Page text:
Renting: If you decide to rent the first thing you need to decide is if you want a furnished or unfurnished property. There will be lots of signs dotted around towns and villages advertising properties for rent, the signs will state ‘Enikiazete’. You can also look in the local newspapers, as they will have pages dedicated to rental properties in there under the heading ‘Enikiasis Akiniton’. The main Greek newspapers that advertise are Ta Nea, Super Angelies, Makedonia, Apoyevmatini, Eleftherotypia and Chryssi Efkeria. The main English newspaper in Greece is the Athens News, so it is beneficial to look in here also.
Rental contracts in Greece are usually for two years, although you can try and negotiate a shorter one with the owner. The deposit is typically two months rent.
Buying: You will notice that estate agents in Greece are only in the larger cities and if you do decide to purchase a property in Greece you will need the services of a lawyer for land registry purposes. Again the newspapers above will have lists of houses for sale.

Schooling
If you are relocating to Greece with your children you may be surprised to learn that children in Greece do not start school until they are six years old. Typically Greek children complete six years at primary level and then three years at high school (lykeio). If you want to enrol your child into school you will need their health book and birth certificate.
There are private schools in most of the larger cities and there is usually a school bus that will pick them up.
Higher education in Greece is classed as university level and you will need to have a leaving certificate from a lykeio in order to gain a place. Places are limited in universities here so there is an exam to sit in June.

Leaving Greece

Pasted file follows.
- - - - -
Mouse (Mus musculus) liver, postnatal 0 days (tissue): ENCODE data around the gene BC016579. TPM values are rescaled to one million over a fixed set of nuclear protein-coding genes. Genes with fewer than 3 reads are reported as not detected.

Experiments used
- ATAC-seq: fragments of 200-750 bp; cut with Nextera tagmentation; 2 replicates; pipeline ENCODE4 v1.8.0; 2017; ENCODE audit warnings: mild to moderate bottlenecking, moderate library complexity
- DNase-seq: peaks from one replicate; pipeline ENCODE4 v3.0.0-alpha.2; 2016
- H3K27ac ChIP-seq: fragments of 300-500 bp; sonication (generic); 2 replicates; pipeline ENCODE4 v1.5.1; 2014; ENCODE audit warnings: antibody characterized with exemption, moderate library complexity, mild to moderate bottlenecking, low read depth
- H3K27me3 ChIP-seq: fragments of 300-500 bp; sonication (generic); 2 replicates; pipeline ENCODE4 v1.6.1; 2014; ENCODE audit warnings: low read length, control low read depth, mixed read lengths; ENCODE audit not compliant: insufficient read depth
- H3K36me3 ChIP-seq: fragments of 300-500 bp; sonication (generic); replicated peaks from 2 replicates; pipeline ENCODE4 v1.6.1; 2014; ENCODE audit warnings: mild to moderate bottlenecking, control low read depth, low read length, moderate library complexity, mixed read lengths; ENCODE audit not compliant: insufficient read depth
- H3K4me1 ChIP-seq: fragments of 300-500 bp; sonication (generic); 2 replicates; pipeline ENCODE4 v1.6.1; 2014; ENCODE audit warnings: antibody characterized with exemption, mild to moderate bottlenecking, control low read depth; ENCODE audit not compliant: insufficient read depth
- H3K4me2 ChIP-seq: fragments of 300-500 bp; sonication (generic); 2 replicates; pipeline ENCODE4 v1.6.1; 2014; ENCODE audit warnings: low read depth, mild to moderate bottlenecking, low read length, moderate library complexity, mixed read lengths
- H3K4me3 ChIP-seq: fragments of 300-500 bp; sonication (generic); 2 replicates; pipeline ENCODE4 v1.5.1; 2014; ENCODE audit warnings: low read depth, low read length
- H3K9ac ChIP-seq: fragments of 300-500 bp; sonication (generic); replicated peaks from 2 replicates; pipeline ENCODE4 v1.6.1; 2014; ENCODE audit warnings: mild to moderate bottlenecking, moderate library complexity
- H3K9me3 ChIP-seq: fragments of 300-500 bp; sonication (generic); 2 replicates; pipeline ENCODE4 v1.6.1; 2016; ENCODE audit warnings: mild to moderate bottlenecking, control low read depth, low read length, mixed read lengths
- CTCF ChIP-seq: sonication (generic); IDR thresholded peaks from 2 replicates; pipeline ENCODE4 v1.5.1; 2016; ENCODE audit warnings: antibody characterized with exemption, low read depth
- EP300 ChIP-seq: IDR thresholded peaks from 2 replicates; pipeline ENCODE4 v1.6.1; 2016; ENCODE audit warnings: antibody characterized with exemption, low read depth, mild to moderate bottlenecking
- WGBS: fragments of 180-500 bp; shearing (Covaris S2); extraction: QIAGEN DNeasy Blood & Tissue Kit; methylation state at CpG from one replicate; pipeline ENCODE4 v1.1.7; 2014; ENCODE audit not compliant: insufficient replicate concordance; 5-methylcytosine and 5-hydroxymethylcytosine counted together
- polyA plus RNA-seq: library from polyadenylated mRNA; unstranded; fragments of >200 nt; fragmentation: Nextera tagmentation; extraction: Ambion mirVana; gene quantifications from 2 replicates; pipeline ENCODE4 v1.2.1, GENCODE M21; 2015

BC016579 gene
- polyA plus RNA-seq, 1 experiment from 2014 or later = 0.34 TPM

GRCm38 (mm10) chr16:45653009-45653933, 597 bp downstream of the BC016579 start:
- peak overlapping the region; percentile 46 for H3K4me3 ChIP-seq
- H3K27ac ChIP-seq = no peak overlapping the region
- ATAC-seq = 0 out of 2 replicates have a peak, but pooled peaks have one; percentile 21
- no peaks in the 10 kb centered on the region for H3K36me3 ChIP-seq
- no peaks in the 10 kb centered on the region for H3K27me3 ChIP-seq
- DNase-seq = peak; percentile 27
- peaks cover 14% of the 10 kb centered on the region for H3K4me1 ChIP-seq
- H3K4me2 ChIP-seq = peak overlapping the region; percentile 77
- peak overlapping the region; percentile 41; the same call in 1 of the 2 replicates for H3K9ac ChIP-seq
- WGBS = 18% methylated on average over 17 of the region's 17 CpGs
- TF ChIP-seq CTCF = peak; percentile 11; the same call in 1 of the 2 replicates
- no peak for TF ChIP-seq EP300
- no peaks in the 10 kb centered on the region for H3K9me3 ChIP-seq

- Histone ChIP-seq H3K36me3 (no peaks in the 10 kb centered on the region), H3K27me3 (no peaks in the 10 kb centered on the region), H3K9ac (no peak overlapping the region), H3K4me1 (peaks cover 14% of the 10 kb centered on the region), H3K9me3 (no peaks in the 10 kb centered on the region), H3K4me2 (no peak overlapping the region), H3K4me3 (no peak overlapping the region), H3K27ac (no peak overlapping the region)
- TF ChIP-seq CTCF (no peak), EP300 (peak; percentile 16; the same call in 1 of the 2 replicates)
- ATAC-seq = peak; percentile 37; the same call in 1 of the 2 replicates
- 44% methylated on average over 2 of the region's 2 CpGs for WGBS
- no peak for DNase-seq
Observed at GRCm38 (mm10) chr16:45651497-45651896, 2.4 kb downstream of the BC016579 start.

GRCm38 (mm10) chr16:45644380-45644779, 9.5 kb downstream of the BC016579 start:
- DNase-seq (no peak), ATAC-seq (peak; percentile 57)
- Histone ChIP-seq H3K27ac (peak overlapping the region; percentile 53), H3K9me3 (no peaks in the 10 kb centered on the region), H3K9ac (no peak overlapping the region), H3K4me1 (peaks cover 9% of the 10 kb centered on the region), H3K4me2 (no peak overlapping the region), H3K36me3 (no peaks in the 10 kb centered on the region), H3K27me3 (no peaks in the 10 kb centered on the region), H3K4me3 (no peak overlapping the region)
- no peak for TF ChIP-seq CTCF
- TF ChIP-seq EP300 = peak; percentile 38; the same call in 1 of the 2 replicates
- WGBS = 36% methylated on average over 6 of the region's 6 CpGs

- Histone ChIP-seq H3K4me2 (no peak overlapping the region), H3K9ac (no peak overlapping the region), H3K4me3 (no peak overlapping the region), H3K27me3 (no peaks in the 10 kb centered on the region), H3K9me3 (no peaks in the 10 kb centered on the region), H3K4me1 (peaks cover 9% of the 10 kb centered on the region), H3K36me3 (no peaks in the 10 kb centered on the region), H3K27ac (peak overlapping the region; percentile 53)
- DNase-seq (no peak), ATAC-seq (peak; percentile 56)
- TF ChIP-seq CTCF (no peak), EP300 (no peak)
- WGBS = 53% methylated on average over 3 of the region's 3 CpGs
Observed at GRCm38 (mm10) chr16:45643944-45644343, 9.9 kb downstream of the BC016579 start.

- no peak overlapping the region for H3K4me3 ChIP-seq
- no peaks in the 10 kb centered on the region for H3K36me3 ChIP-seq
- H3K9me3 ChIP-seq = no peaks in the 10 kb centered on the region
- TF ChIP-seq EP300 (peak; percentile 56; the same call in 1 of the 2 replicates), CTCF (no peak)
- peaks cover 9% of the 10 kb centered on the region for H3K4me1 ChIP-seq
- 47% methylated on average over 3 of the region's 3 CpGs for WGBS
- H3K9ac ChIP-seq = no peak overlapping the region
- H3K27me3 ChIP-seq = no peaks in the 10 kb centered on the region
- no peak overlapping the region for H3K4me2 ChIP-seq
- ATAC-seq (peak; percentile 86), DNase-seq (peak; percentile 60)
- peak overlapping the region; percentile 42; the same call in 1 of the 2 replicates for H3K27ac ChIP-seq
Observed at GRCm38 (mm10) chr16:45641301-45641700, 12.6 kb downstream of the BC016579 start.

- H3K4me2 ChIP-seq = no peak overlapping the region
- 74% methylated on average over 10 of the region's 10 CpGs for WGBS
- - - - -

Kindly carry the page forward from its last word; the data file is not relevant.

When the time comes to leave Greece, if for example you are only on a work contract, then there are certain procedures that you need to follow. You won’t have to hand in your residence certificate because you are a EU citizen but you will have to let various authorities know of your imminent departure.
Let your child’s school know as quickly as possible as you may need them to supply you with a certificate of where they are academically for their next school.
Let you landlord know if you are renting a property. If you are leaving before your tenancy runs out then they can sue you, although this is very rare, However they do usually keep your security deposit if you leave before the tenancy ends. Typically you should give one month’s notice to the landlord.
In regards to your utilities you have to let the companies know. The electricity company requires you to fill out a service disconnection form at the local DEH office a few days prior to the move. This way a meter reading can be taken and a final bill produced for you and forwarded on. In regards to the gas you need to phone the company directly and inform them.
If you have a phone line in your property then you have to contact OTE, the telephone provider in Greece.

Moving to Greece for whatever reason can be a very exciting time for you and your family but you need to be very organised as early as possible so that the move goes smoothly. The same applies if you move back to the UK from Greece, so you need to have a removals and storage firm on hand to guide and assist you during these times. Fox Moving and Storage always puts our clients minds at rest because we know everything about moving to and from Greece, even if you don’t. If you need storage for your goods then we can arrange it, if you need various packing materials then we can help with that too. From the outset we will be by your side aiding you with your move, making you feel a lot calmer than if you were going it alone.